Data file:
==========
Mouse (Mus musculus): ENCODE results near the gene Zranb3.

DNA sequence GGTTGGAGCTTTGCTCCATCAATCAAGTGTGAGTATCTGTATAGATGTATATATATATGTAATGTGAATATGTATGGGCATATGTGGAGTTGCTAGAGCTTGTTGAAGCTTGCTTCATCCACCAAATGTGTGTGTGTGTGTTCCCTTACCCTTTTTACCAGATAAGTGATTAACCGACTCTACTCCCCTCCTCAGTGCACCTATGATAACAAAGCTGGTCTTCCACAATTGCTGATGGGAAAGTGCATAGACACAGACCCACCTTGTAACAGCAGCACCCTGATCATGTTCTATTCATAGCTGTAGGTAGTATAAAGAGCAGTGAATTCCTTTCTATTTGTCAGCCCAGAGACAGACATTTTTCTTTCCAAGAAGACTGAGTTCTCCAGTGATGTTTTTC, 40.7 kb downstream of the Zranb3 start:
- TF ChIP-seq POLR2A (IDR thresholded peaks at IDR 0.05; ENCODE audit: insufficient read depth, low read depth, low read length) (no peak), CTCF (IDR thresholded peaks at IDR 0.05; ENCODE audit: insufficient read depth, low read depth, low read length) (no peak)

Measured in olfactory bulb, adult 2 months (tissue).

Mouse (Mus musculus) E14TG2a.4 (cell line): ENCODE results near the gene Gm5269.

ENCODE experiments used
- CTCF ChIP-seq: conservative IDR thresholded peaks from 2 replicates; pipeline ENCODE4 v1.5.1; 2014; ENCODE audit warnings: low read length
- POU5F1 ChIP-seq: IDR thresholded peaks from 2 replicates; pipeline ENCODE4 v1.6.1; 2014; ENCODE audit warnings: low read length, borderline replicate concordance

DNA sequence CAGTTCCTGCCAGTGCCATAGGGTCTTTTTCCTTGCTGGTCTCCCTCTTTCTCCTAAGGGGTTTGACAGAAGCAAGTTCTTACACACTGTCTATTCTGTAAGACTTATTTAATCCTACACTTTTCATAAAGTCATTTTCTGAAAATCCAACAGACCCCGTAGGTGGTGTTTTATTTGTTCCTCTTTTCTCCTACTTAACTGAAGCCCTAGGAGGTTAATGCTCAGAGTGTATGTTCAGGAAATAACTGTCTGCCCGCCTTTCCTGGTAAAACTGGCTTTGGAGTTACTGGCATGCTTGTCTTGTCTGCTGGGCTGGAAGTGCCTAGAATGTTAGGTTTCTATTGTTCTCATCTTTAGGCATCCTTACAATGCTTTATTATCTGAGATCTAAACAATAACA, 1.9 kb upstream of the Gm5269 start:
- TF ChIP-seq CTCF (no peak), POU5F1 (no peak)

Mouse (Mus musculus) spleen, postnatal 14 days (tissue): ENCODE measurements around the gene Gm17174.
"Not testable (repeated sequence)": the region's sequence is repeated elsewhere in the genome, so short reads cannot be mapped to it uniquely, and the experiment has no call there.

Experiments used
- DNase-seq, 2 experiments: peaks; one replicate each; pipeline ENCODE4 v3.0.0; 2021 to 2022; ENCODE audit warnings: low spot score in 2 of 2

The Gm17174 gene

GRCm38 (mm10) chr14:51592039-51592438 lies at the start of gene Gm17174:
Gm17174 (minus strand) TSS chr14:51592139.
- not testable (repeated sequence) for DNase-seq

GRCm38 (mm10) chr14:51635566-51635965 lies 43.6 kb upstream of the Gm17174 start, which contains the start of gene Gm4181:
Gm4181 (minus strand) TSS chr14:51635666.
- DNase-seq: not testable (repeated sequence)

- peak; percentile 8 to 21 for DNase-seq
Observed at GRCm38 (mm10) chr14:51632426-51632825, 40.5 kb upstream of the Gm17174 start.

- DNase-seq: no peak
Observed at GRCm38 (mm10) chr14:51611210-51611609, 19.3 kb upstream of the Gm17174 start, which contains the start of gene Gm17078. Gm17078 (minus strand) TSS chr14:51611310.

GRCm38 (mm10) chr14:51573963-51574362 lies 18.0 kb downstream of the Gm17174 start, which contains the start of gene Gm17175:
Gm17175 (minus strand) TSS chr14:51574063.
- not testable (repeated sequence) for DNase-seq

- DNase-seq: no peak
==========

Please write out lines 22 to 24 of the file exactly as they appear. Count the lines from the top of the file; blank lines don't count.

- peak; percentile 8 to 21 for DNase-seq
Observed at GRCm38 (mm10) chr14:51632426-51632825, 40.5 kb upstream of the Gm17174 start.

- DNase-seq: no peak